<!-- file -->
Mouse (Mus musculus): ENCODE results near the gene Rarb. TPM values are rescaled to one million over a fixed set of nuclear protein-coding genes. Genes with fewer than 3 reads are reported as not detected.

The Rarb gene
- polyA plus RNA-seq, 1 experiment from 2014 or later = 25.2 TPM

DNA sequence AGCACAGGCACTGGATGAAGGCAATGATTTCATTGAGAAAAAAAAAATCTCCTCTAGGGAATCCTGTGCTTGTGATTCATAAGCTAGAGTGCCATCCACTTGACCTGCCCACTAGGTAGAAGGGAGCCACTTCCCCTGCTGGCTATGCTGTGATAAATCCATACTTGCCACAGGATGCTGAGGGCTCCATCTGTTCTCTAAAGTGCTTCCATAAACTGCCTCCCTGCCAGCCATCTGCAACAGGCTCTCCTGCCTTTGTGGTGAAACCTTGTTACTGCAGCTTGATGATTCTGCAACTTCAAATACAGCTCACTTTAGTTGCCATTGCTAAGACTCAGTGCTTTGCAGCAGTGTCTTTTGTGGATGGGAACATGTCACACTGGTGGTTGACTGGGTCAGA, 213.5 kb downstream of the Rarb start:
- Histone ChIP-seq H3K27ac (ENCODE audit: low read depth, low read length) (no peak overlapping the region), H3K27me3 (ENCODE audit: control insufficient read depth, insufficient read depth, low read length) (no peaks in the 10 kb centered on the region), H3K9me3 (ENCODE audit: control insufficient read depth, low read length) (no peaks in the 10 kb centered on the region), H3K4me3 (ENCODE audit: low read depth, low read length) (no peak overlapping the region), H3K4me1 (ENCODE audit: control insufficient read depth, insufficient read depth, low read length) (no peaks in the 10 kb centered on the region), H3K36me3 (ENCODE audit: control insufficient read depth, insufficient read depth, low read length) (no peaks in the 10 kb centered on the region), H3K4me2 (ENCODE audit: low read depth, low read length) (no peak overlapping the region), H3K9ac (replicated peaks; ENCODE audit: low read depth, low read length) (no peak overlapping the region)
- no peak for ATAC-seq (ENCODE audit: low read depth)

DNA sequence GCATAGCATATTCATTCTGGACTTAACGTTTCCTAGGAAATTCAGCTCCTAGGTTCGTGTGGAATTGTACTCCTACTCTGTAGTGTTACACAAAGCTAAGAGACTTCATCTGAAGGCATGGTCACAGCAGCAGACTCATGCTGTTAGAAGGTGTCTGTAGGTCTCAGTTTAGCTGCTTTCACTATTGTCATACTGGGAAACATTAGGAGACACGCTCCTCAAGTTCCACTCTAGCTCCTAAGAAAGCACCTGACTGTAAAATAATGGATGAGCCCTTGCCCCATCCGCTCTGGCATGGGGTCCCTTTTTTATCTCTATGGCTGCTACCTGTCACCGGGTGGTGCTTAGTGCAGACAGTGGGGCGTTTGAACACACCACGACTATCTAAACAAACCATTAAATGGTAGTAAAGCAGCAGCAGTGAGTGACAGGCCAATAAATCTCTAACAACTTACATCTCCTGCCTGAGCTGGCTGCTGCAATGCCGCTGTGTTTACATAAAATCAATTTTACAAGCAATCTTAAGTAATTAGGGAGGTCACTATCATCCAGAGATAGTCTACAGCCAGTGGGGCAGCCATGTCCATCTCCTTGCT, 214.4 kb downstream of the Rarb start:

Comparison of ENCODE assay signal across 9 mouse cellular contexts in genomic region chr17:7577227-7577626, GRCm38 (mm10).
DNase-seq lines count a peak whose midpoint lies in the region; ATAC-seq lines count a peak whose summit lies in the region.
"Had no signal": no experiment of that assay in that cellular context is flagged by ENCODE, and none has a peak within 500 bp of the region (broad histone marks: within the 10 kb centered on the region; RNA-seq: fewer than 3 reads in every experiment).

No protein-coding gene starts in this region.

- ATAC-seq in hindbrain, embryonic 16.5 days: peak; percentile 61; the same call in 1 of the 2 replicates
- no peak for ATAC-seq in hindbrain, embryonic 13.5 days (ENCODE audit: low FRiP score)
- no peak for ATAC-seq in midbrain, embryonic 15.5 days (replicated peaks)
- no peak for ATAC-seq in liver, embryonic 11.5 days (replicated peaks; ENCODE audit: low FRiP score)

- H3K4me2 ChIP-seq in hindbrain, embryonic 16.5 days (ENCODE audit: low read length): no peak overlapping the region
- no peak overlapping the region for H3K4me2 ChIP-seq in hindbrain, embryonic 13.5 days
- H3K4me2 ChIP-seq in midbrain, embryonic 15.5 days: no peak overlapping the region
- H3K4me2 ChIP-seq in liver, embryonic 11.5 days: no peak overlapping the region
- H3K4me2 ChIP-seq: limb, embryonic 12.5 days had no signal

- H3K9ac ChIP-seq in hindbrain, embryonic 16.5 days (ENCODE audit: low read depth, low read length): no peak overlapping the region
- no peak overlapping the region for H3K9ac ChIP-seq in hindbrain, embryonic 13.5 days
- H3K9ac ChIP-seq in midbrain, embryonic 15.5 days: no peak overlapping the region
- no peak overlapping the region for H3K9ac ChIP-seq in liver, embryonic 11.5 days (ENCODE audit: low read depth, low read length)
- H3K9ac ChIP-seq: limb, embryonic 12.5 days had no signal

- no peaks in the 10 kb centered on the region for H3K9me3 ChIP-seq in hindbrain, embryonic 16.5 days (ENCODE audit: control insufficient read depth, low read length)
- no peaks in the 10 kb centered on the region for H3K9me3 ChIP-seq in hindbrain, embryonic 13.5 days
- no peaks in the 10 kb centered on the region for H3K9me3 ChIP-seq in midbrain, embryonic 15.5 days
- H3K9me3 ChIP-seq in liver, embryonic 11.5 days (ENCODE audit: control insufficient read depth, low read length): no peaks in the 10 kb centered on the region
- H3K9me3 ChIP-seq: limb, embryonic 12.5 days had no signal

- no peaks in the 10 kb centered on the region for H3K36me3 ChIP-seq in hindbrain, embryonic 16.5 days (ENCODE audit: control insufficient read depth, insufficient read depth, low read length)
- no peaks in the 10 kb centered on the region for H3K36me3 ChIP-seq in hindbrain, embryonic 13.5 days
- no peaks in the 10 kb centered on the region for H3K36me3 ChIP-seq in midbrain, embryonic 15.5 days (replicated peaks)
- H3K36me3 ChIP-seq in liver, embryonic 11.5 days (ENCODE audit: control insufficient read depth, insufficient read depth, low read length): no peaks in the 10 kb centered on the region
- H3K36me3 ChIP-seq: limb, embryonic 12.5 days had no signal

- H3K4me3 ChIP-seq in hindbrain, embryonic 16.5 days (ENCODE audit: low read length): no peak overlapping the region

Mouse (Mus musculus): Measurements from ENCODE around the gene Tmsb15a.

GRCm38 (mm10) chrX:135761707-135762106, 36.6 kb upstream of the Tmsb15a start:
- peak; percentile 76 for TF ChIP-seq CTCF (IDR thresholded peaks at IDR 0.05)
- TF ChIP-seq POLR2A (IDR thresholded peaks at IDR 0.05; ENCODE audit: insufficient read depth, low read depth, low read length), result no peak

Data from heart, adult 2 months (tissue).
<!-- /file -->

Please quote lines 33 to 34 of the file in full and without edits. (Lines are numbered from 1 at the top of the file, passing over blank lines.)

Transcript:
- no peaks in the 10 kb centered on the region for H3K36me3 ChIP-seq in midbrain, embryonic 15.5 days (replicated peaks)
- H3K36me3 ChIP-seq in liver, embryonic 11.5 days (ENCODE audit: control insufficient read depth, insufficient read depth, low read length): no peaks in the 10 kb centered on the region